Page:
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Access Type

Open Access

Document Type


Degree Program


Degree Type

Master of Arts (M.A.)

Year Degree Awarded


Month Degree Awarded



rakugo, encho, sanyutei, kaidan, stenography, meiji


As a text Botandōrō demonstrates bibliographic codes that straddle the border between modern and pre-modern literature. Wakabayashi would present his work as the fruit of his technique of ‘photographing language’ that, by extension, would provide closer and more direct access to the interiority of “author.” In his prologue he presented his shorthand method as a technique that would come to represent the new standard of modern writing. As they created a new system for transcribing language, stenographers were wrestling with the philosophical nature and limitations of language in spoken and written form, and their discoveries and accomplishments would provide a framework for future authors during a highly transformative period in the history of Japanese literature, whether intentional or not. By focusing on these paratextual elements in Botandōrō in the context of the tale’s intertextual construction we find that it is best viewed as a text that exhibits aspects of modern and pre-modern literature in its presentation as a material object, the claims it makes for sokki as a modern writing technique, and its negotiations with the idea of authorship.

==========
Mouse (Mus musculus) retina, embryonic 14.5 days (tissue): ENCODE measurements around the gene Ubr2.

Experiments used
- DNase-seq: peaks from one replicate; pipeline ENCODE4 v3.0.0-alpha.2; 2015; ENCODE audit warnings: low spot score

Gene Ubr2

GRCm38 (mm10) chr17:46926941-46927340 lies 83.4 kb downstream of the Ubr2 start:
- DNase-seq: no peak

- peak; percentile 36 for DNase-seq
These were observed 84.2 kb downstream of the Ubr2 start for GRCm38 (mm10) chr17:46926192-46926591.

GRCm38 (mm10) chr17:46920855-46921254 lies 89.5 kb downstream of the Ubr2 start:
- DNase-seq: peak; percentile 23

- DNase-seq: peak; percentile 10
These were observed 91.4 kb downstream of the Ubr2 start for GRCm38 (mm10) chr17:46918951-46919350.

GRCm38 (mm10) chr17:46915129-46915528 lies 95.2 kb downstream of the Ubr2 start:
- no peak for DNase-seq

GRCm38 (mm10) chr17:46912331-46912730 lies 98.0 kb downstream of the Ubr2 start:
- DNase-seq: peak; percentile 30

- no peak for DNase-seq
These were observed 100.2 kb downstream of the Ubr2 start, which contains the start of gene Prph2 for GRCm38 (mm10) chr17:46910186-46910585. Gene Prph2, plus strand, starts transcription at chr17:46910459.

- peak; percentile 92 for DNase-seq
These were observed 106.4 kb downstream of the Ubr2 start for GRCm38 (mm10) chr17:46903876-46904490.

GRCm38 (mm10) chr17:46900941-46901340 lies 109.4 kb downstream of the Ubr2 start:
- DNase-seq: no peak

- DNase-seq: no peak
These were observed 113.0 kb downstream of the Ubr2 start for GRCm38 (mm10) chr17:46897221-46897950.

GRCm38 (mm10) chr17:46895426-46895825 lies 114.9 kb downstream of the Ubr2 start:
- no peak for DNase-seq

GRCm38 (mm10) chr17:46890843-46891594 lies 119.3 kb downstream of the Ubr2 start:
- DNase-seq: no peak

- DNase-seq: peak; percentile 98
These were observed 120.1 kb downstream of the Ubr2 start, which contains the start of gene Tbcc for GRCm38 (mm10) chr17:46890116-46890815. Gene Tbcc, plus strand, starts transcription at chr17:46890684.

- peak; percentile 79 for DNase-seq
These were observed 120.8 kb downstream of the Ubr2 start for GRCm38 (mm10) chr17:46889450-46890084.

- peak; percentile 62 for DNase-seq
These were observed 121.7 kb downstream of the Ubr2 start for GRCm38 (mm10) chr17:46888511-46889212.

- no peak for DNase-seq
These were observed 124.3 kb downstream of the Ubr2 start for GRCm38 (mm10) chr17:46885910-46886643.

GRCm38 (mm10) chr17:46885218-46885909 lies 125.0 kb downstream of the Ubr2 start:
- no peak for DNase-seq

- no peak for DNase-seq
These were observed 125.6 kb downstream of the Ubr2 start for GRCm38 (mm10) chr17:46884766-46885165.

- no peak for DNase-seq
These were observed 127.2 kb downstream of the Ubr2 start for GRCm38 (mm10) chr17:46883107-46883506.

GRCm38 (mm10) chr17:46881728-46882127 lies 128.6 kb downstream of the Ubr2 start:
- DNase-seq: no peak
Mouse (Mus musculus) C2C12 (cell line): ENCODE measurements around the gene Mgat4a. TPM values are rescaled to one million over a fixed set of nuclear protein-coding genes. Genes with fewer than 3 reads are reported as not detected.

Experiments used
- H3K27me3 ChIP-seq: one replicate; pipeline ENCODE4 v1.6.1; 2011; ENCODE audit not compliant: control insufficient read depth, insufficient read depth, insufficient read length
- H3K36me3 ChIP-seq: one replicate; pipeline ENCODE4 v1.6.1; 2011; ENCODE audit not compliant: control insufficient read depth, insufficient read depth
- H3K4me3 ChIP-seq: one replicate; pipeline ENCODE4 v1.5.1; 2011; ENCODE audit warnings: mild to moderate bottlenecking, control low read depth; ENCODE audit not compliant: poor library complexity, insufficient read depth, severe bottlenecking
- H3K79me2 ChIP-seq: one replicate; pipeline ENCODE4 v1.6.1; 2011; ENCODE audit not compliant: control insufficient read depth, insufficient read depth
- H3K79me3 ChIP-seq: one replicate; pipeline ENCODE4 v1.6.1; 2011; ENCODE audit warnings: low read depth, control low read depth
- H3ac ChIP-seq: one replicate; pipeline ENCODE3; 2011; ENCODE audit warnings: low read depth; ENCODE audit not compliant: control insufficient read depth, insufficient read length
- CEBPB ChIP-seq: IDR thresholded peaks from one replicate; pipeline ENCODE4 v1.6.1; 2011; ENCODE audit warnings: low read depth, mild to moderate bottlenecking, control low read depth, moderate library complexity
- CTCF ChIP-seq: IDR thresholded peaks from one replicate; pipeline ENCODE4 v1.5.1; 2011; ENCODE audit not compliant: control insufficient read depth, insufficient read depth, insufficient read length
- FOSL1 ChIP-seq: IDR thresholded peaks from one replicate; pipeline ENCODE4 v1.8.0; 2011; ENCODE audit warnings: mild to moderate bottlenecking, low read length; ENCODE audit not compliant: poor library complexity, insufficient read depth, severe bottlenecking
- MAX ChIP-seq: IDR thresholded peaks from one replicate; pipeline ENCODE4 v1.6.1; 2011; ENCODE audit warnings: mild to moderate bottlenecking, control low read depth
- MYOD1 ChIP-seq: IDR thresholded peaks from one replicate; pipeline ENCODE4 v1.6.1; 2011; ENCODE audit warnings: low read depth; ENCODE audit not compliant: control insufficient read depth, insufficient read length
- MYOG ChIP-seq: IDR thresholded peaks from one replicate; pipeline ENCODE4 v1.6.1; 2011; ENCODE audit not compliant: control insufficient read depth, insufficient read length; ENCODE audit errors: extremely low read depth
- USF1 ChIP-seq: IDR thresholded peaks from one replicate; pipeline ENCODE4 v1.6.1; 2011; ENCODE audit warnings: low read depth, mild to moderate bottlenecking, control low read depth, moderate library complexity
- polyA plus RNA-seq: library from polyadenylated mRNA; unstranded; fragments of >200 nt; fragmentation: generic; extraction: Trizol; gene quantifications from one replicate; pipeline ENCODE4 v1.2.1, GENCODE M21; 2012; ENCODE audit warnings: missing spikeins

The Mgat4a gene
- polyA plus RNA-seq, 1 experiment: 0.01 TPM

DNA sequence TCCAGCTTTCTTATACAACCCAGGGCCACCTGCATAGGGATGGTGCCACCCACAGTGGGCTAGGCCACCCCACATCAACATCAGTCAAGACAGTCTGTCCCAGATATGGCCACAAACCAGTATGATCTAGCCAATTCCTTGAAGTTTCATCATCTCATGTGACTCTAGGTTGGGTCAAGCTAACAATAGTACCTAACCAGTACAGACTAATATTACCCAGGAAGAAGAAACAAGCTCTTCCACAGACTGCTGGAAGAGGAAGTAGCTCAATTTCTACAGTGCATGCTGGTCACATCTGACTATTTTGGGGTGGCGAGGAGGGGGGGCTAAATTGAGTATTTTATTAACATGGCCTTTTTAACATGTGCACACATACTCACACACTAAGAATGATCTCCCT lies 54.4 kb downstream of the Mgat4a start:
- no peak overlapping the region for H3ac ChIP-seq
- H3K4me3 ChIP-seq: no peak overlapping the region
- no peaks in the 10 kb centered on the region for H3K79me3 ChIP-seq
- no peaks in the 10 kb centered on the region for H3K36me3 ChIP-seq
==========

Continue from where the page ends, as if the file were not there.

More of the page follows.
First Advisor

Amanda C Seaman

Second Advisor

Timothy J. Van Compernolle